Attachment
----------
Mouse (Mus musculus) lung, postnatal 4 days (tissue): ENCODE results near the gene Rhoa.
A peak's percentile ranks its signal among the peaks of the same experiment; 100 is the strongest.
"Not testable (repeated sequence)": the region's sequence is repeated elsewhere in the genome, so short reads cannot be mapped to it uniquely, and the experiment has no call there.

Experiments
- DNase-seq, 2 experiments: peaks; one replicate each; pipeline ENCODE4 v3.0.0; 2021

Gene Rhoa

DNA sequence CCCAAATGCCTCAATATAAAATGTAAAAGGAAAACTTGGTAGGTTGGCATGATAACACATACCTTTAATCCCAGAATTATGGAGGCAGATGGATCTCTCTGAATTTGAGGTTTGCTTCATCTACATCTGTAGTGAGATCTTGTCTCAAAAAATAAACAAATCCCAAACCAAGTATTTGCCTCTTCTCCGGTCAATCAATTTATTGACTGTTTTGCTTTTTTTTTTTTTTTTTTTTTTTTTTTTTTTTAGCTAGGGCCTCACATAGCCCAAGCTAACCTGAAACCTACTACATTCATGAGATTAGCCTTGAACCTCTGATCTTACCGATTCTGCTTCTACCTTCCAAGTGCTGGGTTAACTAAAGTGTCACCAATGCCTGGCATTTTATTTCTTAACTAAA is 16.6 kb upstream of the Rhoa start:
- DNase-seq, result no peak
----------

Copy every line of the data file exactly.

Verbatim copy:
Mouse (Mus musculus) lung, postnatal 4 days (tissue): ENCODE results near the gene Rhoa.
A peak's percentile ranks its signal among the peaks of the same experiment; 100 is the strongest.
"Not testable (repeated sequence)": the region's sequence is repeated elsewhere in the genome, so short reads cannot be mapped to it uniquely, and the experiment has no call there.

Experiments
- DNase-seq, 2 experiments: peaks; one replicate each; pipeline ENCODE4 v3.0.0; 2021

Gene Rhoa

DNA sequence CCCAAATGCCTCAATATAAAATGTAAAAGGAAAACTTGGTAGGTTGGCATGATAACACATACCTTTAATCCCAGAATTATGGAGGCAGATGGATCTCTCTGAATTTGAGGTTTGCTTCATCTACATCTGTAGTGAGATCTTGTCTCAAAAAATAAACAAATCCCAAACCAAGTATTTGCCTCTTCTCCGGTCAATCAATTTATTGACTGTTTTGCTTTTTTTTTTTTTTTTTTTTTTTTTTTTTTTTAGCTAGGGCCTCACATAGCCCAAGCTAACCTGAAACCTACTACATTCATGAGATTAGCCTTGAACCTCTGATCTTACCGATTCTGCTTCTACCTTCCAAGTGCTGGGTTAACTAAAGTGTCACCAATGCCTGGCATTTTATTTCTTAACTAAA is 16.6 kb upstream of the Rhoa start:
- DNase-seq, result no peak